'11. That the holder of this mortgage (or if the same be extended) in addition to the rights reserved aforementioned as if the same were specifically set forth, shall also be entitled to the appointment of a receiver of the rents and profits of said premises, in the event that the mortgagor or any subsequent owner of said premises is in possession of the whole or any part of the within described premises, for the express purpose of collecting the reasonable rental or occupational value of said premises. And said owner hereby agrees to pay the reasonable rental of said premises to the Receiver so appointed.'
The chattel mortgage contains no provision for the appointment of a receiver.
The order of January 14, 1957, appoints the receivers for the sole purpose of collecting the rents and profits of the real estate described in the real estate mortgage and gives them only the usual incidental powers. The chattels are not referred to in the order. Defendant contends that the orders are improper and that the receivers have exceeded their powers under the orders in that they are not authorized therein to take possession of the chattels or to take over the management of the business that defendant was operating on the property.
Plaintiff's right to the appointment of a receiver without notice arose out of provision 5 of the real property mortgage as implemented by section 975 of the New York Civil Practice Act. This provisions must be construed in accordance with subdivision 10 of section 254 of the New York Real Property Law which provides:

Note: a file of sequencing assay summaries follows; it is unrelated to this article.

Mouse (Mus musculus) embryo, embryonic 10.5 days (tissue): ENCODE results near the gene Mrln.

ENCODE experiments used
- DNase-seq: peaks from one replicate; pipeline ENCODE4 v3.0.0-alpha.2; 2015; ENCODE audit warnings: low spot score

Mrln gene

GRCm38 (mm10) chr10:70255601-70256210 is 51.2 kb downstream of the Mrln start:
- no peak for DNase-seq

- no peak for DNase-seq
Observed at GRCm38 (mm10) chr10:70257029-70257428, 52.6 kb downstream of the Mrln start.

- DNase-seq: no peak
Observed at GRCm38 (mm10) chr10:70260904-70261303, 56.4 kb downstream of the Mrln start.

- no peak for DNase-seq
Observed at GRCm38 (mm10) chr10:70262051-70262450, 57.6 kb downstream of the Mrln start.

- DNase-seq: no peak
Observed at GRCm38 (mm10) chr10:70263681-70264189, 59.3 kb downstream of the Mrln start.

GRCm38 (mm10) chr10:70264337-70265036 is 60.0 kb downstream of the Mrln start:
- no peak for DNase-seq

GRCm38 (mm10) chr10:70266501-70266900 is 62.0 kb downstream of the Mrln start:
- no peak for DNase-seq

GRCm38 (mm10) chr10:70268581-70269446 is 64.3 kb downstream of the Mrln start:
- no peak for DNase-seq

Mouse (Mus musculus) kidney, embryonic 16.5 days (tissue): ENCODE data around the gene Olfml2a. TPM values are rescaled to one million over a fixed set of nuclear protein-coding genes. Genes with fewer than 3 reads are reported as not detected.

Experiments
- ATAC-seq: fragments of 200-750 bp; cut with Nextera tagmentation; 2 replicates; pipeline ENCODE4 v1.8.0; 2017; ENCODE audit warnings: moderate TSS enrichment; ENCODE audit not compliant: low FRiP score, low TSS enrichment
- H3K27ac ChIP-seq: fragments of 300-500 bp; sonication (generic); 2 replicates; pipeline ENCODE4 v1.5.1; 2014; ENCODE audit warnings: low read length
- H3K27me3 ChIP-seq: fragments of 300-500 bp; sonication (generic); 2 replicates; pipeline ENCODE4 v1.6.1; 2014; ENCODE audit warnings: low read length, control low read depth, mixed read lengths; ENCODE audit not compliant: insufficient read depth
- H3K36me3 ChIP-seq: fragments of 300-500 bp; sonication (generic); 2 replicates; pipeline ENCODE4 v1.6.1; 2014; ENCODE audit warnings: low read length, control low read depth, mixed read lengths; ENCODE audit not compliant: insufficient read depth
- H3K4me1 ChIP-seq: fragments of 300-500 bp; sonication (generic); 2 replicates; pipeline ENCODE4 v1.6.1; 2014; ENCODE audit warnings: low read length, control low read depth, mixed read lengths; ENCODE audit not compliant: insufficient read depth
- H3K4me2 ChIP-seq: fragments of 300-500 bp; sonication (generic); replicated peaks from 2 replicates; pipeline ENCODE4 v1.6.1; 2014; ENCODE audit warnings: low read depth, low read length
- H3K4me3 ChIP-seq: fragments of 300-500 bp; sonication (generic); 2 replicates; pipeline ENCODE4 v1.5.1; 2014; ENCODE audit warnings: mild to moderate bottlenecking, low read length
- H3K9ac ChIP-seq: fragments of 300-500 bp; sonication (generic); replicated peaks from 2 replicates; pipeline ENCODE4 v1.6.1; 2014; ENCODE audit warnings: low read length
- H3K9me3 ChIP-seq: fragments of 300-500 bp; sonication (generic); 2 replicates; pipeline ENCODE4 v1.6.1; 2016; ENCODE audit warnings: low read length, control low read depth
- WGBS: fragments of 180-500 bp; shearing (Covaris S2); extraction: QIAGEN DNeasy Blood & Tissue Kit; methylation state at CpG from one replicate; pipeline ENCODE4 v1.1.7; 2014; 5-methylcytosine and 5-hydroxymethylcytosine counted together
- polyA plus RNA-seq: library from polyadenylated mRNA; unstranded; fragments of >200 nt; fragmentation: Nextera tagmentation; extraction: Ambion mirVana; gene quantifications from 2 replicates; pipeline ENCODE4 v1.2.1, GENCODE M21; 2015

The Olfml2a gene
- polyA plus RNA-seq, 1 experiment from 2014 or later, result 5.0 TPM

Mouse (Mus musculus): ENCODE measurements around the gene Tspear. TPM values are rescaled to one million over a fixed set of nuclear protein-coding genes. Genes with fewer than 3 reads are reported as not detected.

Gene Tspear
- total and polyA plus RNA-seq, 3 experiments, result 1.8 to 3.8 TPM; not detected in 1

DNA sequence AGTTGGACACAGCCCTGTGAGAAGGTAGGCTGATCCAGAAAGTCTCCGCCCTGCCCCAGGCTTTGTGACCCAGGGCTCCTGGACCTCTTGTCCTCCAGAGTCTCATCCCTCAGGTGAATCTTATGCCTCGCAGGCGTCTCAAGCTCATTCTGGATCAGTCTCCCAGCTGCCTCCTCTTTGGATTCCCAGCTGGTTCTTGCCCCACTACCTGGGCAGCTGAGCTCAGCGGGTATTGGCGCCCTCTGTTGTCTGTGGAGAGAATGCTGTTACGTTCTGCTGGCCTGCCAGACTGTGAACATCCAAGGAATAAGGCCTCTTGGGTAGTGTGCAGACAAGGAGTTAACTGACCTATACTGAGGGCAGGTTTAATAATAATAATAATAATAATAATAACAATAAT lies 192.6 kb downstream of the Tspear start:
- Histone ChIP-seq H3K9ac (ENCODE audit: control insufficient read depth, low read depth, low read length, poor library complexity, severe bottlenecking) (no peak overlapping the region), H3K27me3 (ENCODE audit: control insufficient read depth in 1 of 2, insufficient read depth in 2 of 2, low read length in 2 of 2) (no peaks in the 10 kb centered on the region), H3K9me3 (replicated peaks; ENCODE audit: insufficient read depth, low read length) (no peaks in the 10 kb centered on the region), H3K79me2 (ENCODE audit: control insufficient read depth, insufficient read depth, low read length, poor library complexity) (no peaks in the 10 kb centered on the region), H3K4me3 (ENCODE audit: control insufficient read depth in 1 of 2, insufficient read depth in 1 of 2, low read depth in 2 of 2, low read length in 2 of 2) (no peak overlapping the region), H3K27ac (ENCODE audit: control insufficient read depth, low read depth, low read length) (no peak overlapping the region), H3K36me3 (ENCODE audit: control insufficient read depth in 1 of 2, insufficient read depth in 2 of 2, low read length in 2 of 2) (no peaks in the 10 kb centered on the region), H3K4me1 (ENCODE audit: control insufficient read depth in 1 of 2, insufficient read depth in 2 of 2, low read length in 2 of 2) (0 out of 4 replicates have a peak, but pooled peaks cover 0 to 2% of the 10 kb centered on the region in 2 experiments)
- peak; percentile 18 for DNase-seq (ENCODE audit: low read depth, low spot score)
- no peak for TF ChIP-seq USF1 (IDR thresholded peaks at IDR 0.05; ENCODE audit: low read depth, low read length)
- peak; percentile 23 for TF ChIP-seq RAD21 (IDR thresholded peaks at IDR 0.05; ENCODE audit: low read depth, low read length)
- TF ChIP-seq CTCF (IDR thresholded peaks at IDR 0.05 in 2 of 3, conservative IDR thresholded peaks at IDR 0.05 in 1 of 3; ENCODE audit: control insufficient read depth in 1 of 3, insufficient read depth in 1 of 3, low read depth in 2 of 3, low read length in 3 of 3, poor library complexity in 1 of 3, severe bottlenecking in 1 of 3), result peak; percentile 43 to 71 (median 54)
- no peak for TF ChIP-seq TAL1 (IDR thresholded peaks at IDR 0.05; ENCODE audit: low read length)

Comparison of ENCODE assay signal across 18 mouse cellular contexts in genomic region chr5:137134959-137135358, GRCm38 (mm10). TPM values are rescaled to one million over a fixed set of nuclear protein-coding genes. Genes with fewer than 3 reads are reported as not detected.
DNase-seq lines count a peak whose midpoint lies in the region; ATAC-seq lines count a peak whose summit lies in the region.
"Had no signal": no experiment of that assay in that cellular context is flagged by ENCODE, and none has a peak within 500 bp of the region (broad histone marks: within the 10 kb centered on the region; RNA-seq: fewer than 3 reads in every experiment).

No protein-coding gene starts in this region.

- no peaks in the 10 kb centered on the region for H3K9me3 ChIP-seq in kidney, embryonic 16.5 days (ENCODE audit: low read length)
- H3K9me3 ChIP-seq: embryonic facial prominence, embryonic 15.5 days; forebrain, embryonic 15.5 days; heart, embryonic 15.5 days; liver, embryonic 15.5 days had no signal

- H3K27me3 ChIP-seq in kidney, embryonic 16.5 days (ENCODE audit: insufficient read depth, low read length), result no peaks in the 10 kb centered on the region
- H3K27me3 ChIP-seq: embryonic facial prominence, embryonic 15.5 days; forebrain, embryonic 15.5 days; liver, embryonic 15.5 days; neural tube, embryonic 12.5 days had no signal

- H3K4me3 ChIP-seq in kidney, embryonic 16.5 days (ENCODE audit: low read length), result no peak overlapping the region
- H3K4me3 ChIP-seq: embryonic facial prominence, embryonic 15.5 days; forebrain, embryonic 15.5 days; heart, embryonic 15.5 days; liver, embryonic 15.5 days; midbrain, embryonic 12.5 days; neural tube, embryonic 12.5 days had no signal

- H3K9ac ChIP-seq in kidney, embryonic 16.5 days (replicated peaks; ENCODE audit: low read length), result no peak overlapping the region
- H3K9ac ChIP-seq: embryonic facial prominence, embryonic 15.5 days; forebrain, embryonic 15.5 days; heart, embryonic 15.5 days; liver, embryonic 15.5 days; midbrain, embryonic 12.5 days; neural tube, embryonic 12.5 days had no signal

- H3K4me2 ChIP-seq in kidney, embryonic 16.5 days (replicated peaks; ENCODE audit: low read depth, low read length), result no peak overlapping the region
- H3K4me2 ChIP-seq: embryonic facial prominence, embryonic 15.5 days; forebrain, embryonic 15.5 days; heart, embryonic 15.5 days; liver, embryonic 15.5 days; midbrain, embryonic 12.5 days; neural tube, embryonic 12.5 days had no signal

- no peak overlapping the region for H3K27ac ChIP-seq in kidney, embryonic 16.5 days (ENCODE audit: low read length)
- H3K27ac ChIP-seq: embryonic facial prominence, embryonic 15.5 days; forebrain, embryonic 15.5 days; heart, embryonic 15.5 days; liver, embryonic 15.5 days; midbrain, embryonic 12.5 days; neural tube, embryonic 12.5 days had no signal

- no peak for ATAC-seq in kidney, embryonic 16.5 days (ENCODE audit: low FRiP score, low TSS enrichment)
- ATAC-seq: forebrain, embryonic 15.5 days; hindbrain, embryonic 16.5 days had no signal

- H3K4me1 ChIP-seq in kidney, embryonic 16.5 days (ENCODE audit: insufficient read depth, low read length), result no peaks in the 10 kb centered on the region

'10. Mortgagee entitled to appointment of receiver. A covenant 'that the holder of this mortgage, in any action to foreclose it, shall be entitled to the appointment of a receiver,' must be construed as meaning that the mortgagee, his heirs, successors or assigns in any action to foreclose the mortgage, shall be entitled, without notice and without regard to adequacy of any security of the debt, to the appointment of a receiver of the rents and profits of the premises covered by the mortgage; and the rents and profits in the event of any default or defaults in paying the principal, interest, taxes, water rents, assessments or premiums of insurance, are assigned to the holder of the mortgage as further security for the payment of the indebtedness.'
Even with such a provision, however, a mortgagor in New York retains his right to possession pending foreclosure and a receiver cannot be appointed unless there are actual rents and profits. Holmes v. Gravenhorst, 263 N.Y. 148, 188 N.E. 285, 91 A.L.R. 1230. The concept of rents and profits
has not been a static one and an examination of the current cases is necessary to properly define its scope. Clearly, if the mortgagor is in total possession of the premises as in the case of a dwelling house, there are no rents and profits and therefore there is no occasion for the appointment of a receiver to collect them. The same is true if he is in possession of mortgaged premises on which he is conducting a business. See Holmes v. Gravenhorst, supra, 263 N.Y. at pages 153-154, 188 N.E.2d 285. On the other hand, an apartment house that is occupied by tenants produces rents in the form of payments by the tenants which are compensation primarily for the use of the property although they may cover also incidental service such as heat, gas and electricity.